Aside, however, from whatever conflict may exist among those cases with respect to the specific question therein discussed, an investigation of the authorities from other jurisdictions discloses that the precise question here presented has arisen and been passed upon in several other states; and, while the conclusions reached have not been uniform, it seems to be conceded to be the better and sounder view that recovery may be had regardless of the refinements attributed to the terms employed by the pleader. Ruling Case Law (volume 20, p. 24), and Corpus Juris (volume 45, p. 1090) both so declare, and such declaration is supported by the citation of a number of cases. As said in the latter work, in summarizing the rule of those cases, the characterization in the complaint of the act of negligence as “gross” may be treated as a mere conclusion of the pleader and disregarded as surplusage without affecting the sufficiency of the complaint as a statement of a cause of action for ordinary or simple negligence. And the fundamental principle upon which the foregoing rule is based, as shown by those decisions, is that the greater includes the less. Howton v. Kearns, 226 Mich. 20, 196 N. W. 611; Gorton v. Harmon, 152 Mich. 473, 116 N. W. 443, 445, 15 Ann. Cas. 461. As said in the case last cited: “Under a charge of murder the defendant may be found guilty of crimes of lesser degree. It would certainly reflect upon the wisdom of the law that would permit parties to be found guilty of lesser crimes, though not specifically charged therewith, but would not permit recovery in a civil action where a greater degree of negligence is charged, but which includes the less.”

Furthermore, in a case such as we have here, a defendant is aware from the beginning that regardless of the allegations of the complaint his liability attaches upon proof of ordinary negligence; and it is evidence therefore that he is not prejudiced nor in any way taken at a disadvantage by the fact that plaintiff has seen fit for some reason to allege in his complaint a greater degree of negligence than he is required by law to establish by his evidence.

Appellants further contend that in any event the evidence is legally insufficient to sustain the trial court's finding of ordinary negligence. The transcript shows, however, that such finding is based upon a sharp conflict of testimony relating to the material circumstances under which the accident occurred. In this regard the truck driver testified that he approached the intersection at a speed of 15 miles an hour; that, when about 20 or 25 feet from the intersection, he saw the sedan, which was then 30 to 35 feet north of the intersection, and traveling at a speed of approximately 25 miles an hour; that as soon as he saw the sedan he stepped on the gas to speed ahead, and that the driver of the sedan did likewise; that, although the truck entered the intersection first and was proceeding across it, the sedan did not slow up or concede the right of way, but continued on into and proceeded across the intersection, and was only 10 feet away from him when the front end of the truck reached the center of the intersection; that, in order to avoid being struck by the sedan, he turned suddenly to the right, and, as stated, the truck jumped the curb and struck the telephone pole. Mrs. Pope testified in substance that she approached the intersection at about 15 miles an hour and was about 30 feet therefrom when she first saw the truck, which was then about 25 feet from the intersection and traveling faster than she was; that she stopped her car when it was about halfway across the northerly line of the intersection in ample time to avoid a collision even though the truck had continued in a straight course across the intersection; and that the belief on the part of the truck driver that she was about to collide with him was entirely unwarranted and his sudden swerving of the truck unnecessary. In contradiction of her testimony, however, the truck driver testified that she drove clear through the intersection and did not bring her sedan to a stop until she reached a point some 30 feet on the other side thereof. There were other witnesses to the accident, but their testimony only adds to the conflict. In the state of the evidence above set forth it is beyond the power of this court to interfere with the conclusion reached by the trial court as to the truth of the matter.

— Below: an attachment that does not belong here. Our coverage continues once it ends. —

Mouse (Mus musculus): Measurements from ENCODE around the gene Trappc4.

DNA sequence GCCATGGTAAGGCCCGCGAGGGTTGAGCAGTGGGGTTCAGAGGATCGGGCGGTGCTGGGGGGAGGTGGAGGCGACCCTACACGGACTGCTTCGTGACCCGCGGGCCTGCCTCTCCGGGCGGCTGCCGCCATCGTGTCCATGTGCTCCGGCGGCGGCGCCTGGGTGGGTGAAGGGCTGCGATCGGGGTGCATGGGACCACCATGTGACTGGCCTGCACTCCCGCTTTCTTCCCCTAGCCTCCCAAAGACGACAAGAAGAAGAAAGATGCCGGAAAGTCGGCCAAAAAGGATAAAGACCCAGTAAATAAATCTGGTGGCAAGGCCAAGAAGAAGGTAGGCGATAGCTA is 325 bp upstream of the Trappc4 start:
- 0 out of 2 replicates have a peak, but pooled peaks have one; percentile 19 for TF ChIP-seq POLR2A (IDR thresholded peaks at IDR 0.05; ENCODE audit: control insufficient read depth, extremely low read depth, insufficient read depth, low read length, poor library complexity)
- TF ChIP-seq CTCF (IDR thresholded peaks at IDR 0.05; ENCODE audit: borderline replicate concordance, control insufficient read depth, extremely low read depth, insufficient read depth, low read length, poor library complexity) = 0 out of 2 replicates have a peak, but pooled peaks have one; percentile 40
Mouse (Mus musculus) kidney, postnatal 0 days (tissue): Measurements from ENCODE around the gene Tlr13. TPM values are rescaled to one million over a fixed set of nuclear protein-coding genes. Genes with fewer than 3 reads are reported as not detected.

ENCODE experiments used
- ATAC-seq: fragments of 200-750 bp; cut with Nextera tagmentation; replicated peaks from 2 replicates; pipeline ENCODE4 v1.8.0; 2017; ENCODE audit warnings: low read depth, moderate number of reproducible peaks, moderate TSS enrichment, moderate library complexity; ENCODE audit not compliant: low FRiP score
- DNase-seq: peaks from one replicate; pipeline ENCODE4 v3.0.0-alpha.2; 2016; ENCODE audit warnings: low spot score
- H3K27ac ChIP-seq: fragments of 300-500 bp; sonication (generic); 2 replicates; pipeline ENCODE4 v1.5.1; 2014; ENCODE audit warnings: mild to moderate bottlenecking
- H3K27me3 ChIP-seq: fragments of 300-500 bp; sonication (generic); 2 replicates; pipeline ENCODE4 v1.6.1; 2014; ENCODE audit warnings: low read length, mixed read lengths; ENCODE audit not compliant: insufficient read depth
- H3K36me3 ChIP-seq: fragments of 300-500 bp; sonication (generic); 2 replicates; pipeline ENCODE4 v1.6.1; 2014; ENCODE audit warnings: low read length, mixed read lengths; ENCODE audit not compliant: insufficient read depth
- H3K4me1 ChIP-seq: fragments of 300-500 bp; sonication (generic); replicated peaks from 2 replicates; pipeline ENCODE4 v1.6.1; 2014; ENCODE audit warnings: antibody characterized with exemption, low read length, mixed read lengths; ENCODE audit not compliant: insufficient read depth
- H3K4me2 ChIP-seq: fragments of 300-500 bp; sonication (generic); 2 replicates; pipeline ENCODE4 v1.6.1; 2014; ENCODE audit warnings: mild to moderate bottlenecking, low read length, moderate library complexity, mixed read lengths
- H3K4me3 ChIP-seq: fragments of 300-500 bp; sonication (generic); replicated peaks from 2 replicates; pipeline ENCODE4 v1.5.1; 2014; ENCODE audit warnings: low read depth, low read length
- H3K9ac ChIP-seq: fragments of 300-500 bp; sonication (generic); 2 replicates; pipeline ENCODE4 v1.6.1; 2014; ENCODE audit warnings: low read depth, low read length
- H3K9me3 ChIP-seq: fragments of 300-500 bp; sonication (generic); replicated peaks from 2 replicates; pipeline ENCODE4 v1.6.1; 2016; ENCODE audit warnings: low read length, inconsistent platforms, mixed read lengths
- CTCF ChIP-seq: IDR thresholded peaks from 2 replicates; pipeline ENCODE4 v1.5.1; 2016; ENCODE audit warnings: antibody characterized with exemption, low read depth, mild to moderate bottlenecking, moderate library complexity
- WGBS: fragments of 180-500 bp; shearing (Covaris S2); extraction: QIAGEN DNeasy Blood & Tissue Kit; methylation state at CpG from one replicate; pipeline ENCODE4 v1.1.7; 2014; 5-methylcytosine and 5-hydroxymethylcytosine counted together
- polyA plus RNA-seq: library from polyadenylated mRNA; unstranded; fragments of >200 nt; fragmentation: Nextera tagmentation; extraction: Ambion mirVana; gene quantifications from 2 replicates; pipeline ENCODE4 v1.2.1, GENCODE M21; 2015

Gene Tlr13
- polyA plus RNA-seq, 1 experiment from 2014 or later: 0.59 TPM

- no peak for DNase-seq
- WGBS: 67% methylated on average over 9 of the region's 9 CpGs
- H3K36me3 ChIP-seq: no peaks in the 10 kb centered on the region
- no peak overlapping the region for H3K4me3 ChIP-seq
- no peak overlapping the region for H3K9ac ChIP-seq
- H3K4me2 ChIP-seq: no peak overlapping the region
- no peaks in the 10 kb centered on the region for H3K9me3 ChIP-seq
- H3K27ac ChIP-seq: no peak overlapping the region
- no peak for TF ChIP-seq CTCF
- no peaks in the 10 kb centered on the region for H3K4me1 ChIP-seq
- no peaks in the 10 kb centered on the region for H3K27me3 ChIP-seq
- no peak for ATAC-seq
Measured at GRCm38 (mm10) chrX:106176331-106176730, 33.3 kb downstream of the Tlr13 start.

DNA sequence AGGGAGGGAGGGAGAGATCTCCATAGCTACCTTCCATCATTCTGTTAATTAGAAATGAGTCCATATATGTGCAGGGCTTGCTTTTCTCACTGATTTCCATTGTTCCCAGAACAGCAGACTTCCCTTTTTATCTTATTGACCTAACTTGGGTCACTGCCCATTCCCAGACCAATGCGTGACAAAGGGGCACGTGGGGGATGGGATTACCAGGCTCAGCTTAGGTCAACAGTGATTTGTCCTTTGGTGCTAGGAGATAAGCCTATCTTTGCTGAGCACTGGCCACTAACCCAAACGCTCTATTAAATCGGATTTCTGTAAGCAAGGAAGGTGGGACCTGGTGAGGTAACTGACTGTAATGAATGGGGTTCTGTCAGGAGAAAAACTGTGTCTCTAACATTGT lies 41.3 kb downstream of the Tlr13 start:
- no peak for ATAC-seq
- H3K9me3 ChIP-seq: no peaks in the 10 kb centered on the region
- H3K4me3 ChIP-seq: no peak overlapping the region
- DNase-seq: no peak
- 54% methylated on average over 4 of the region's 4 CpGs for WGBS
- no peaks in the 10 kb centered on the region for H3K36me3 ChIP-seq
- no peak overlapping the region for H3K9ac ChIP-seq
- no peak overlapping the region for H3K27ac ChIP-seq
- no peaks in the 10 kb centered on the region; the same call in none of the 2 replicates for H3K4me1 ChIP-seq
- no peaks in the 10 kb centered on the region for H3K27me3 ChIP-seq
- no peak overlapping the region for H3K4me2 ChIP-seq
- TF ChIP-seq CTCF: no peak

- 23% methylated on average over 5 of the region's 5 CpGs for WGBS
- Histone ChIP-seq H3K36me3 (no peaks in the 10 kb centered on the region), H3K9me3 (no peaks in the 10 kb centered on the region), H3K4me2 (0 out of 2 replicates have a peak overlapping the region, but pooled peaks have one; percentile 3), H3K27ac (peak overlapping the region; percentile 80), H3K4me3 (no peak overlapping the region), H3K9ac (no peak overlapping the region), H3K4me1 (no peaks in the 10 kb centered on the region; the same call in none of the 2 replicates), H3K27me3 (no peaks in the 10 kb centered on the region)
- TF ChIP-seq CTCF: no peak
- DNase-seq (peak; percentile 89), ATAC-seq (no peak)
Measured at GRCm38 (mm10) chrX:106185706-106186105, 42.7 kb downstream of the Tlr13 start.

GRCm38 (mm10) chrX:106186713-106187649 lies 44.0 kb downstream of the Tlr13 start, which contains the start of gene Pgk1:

The judgment is affirmed.

KNIGHT, Justice.

We concur: TYLER, P.J.; CASHIN, J.